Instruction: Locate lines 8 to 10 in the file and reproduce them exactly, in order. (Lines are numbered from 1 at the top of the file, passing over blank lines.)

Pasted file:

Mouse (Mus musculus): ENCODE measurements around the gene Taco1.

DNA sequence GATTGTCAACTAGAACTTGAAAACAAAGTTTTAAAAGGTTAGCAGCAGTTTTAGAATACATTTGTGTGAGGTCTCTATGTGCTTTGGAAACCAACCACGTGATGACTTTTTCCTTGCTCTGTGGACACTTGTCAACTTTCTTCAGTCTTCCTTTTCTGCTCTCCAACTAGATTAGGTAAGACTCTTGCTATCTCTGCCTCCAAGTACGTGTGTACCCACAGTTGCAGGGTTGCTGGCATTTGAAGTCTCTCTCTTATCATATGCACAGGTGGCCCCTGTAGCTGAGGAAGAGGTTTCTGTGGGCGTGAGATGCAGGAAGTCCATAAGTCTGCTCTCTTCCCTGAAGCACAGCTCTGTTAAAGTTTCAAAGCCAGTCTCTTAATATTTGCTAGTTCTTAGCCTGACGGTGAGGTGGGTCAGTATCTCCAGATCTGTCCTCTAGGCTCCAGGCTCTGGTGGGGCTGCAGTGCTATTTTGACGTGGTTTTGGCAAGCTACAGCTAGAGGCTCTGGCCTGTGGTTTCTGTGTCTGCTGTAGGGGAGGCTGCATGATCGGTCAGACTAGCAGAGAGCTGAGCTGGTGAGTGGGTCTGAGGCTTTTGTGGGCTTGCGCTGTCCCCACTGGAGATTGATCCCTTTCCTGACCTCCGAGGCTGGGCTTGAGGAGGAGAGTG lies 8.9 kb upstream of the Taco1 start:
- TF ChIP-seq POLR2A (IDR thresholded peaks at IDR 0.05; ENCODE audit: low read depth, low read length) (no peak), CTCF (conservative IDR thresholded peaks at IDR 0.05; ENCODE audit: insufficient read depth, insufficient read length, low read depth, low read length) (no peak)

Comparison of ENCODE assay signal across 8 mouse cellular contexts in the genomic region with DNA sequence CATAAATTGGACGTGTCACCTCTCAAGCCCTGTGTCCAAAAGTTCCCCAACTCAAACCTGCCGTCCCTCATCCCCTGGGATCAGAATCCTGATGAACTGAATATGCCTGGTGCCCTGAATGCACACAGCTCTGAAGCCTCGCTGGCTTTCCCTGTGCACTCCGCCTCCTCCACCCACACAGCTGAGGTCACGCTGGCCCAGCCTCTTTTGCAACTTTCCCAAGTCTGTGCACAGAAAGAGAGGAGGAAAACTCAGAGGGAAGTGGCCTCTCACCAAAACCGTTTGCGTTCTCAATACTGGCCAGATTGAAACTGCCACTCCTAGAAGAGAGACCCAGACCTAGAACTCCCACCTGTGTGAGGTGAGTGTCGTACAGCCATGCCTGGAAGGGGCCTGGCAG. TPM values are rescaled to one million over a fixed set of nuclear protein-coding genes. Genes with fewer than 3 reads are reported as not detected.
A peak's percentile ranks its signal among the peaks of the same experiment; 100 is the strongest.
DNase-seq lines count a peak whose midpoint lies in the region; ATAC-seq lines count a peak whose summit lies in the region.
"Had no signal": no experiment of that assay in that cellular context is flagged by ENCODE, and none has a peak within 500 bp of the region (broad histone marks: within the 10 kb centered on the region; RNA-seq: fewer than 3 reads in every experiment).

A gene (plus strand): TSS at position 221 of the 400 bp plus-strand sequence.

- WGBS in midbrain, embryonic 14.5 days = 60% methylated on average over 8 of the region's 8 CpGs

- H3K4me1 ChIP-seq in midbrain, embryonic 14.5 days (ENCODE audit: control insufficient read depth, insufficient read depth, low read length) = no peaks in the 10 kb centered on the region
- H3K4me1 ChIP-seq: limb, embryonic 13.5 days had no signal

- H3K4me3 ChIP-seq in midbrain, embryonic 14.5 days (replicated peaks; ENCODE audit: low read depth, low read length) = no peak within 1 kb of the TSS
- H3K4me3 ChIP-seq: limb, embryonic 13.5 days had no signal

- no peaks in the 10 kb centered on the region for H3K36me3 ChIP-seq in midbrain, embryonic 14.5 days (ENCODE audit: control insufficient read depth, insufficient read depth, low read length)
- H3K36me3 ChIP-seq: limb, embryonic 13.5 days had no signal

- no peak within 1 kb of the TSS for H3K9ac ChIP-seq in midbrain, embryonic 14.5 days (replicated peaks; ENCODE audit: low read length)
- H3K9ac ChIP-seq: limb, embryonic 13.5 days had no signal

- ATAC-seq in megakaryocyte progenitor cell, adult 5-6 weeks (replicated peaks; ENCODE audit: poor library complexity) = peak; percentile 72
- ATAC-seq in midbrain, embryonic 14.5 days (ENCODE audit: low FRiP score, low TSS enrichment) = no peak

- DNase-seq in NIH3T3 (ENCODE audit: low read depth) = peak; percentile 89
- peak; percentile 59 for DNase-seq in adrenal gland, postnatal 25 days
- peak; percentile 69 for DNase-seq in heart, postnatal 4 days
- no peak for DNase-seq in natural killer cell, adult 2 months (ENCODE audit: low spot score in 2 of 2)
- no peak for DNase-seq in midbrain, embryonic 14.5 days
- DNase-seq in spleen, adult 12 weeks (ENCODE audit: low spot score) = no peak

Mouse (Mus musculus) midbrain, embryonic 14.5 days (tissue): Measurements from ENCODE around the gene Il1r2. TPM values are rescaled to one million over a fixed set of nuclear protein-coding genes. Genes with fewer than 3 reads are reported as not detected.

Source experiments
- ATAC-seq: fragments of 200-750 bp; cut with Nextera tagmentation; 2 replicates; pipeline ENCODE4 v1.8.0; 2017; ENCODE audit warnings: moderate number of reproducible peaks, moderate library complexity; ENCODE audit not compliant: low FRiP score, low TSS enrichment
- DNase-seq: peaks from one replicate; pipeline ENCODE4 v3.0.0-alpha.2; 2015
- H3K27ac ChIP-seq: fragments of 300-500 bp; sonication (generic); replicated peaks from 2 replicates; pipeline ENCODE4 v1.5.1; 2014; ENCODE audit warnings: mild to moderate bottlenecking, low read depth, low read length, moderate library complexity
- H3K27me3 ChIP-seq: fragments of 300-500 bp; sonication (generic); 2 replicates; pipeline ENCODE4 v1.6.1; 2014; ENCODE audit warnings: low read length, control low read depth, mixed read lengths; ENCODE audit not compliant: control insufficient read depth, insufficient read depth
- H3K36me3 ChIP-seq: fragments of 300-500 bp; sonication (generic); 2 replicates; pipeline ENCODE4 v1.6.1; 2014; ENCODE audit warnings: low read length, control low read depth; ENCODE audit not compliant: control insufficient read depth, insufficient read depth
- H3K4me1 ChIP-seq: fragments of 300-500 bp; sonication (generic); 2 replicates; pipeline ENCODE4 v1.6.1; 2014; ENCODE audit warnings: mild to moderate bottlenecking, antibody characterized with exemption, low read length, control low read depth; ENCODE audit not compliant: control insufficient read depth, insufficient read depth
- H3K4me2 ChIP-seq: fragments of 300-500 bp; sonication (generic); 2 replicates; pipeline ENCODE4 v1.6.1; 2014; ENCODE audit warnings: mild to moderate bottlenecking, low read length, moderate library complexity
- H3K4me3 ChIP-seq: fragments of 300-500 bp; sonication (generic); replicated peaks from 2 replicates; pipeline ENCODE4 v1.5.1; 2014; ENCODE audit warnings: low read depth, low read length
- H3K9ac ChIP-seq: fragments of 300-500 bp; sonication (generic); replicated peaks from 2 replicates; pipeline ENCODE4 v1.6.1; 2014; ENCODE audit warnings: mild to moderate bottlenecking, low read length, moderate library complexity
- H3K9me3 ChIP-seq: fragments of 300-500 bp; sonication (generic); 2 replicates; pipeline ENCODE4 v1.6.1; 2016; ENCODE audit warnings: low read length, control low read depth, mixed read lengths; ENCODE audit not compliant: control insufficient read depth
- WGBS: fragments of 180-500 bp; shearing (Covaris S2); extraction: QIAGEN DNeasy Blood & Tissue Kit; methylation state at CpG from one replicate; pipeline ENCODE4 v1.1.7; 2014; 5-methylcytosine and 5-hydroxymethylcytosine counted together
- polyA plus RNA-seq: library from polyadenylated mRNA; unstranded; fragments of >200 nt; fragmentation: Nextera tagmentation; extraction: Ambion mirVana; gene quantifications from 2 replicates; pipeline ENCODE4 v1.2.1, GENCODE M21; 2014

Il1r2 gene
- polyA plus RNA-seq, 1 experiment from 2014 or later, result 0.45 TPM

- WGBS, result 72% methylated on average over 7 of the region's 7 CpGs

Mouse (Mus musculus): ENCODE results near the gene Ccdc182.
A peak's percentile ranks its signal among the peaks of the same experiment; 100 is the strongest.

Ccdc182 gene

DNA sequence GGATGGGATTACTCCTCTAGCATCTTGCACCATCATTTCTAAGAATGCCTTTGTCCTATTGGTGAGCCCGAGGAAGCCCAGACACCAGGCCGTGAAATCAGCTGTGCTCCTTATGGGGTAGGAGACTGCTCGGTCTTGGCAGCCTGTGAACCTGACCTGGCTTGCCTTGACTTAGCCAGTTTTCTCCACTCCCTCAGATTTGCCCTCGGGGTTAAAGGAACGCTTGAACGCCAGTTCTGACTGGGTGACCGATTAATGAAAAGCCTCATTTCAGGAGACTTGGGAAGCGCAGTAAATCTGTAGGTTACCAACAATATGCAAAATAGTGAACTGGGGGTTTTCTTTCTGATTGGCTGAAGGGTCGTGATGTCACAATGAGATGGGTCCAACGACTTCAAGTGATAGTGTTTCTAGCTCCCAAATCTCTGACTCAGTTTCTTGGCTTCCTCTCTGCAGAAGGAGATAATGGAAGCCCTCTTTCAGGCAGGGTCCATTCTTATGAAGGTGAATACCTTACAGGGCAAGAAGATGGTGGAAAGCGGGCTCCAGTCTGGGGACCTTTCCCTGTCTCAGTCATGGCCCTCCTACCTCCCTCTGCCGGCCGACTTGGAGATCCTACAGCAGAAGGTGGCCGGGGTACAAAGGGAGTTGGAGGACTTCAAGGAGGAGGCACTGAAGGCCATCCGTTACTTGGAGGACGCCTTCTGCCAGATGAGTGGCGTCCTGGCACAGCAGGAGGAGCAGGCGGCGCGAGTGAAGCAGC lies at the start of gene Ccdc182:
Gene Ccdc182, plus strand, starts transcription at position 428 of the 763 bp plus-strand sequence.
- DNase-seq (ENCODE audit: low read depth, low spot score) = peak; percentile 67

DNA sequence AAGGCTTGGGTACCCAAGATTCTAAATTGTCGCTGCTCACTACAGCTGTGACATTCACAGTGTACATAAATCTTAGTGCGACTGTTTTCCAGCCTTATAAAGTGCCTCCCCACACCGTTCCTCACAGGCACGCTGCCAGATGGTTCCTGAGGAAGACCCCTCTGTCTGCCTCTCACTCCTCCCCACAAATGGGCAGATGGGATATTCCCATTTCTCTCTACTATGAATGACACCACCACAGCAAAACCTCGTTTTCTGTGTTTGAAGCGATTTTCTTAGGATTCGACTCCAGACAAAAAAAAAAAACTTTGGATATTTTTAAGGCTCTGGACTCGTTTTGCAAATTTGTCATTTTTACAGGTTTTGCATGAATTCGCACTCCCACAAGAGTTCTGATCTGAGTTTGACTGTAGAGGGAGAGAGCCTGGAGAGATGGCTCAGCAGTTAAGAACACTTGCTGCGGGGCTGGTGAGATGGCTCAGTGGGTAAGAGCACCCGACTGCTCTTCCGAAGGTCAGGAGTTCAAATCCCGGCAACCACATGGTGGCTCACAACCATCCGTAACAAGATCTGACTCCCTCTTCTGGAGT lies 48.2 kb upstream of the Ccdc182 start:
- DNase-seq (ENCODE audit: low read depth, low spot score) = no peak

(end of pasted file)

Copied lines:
A gene (plus strand): TSS at position 221 of the 400 bp plus-strand sequence.

- WGBS in midbrain, embryonic 14.5 days = 60% methylated on average over 8 of the region's 8 CpGs

- H3K4me1 ChIP-seq in midbrain, embryonic 14.5 days (ENCODE audit: control insufficient read depth, insufficient read depth, low read length) = no peaks in the 10 kb centered on the region